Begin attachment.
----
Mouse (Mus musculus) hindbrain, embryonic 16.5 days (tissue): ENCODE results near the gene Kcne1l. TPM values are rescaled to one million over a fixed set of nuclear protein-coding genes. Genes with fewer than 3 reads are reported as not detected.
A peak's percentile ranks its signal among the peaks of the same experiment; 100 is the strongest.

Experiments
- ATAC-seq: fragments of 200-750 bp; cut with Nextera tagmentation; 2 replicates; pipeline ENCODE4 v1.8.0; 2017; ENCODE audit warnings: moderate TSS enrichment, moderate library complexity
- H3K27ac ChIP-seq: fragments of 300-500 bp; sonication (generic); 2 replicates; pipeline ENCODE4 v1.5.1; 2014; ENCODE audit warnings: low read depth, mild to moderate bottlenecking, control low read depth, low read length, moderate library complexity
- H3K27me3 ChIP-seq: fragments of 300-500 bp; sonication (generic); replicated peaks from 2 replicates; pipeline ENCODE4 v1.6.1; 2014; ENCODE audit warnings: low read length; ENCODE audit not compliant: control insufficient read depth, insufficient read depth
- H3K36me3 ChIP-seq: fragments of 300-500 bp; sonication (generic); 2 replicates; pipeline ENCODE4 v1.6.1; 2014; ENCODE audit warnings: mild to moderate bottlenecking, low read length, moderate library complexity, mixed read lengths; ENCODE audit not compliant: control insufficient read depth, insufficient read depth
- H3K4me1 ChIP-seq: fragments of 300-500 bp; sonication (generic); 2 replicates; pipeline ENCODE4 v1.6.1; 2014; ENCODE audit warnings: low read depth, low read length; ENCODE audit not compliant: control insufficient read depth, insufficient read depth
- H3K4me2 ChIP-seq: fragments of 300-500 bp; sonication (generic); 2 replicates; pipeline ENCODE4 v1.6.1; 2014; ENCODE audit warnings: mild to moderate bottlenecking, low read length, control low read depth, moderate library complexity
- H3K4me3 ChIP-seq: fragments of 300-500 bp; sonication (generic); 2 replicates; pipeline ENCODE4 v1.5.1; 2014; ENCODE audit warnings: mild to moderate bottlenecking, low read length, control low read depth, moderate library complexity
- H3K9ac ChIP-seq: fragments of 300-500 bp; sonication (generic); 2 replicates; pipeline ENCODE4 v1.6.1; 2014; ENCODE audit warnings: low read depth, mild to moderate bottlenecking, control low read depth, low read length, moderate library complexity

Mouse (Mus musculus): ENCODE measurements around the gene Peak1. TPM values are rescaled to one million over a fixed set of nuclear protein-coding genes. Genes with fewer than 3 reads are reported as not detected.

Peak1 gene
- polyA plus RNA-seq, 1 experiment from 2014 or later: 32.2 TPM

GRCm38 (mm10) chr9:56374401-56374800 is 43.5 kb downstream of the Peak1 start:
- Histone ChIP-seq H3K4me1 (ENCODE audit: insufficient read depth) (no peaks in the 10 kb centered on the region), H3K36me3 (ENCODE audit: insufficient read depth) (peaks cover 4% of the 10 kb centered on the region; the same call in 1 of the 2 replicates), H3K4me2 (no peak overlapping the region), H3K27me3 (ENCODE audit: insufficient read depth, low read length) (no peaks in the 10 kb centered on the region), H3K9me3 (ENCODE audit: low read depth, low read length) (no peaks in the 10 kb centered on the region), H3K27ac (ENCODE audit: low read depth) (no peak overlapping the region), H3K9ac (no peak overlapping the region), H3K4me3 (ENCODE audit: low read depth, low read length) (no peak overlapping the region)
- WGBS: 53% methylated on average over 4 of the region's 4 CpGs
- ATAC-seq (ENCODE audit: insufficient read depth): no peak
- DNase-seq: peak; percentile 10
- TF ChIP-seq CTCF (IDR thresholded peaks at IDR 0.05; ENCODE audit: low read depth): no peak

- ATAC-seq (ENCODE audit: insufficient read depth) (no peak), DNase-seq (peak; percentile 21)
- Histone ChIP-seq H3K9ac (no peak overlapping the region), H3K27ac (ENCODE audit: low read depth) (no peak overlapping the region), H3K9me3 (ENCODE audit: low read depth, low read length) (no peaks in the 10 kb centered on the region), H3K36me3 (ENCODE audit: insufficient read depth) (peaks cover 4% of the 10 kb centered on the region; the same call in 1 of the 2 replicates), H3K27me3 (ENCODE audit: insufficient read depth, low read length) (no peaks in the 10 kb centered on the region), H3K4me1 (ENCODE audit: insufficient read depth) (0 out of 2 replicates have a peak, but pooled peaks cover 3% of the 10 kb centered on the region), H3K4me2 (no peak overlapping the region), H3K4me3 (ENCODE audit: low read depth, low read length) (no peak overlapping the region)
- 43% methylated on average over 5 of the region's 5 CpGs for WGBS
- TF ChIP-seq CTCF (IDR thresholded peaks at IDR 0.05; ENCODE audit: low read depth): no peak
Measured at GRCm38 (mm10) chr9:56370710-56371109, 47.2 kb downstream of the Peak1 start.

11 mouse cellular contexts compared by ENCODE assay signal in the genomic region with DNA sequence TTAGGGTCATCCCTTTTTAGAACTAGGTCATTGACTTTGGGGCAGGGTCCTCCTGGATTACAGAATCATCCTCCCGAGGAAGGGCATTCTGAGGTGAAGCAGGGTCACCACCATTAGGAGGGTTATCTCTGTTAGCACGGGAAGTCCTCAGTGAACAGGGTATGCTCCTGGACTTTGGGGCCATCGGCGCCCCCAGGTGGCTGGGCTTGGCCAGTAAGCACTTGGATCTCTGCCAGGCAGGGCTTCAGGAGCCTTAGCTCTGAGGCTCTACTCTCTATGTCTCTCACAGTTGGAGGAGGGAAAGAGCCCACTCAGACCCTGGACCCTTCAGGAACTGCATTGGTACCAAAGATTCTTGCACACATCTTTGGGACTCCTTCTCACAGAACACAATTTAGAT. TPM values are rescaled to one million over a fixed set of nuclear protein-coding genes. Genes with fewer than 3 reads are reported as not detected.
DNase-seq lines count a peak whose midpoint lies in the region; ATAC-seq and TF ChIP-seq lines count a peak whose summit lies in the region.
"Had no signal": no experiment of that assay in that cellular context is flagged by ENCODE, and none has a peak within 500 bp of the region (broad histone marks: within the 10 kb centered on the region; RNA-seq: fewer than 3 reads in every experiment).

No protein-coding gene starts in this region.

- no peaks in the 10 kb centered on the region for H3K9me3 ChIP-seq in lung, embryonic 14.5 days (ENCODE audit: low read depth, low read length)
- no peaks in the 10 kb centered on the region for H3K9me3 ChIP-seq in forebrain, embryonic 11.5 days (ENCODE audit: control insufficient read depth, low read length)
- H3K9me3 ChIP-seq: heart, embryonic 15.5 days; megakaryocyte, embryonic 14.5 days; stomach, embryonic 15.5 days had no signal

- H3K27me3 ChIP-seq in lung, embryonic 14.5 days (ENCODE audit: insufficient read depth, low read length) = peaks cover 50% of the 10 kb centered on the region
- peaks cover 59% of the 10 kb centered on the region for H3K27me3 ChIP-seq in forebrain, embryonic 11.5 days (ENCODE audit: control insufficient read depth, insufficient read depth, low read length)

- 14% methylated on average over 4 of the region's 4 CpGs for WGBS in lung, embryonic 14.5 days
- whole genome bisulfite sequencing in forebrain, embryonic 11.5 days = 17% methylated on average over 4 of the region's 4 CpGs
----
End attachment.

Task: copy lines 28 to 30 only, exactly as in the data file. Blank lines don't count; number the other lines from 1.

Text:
"Had no signal": no experiment of that assay in that cellular context is flagged by ENCODE, and none has a peak within 500 bp of the region (broad histone marks: within the 10 kb centered on the region; RNA-seq: fewer than 3 reads in every experiment).

No protein-coding gene starts in this region.

- no peaks in the 10 kb centered on the region for H3K9me3 ChIP-seq in lung, embryonic 14.5 days (ENCODE audit: low read depth, low read length)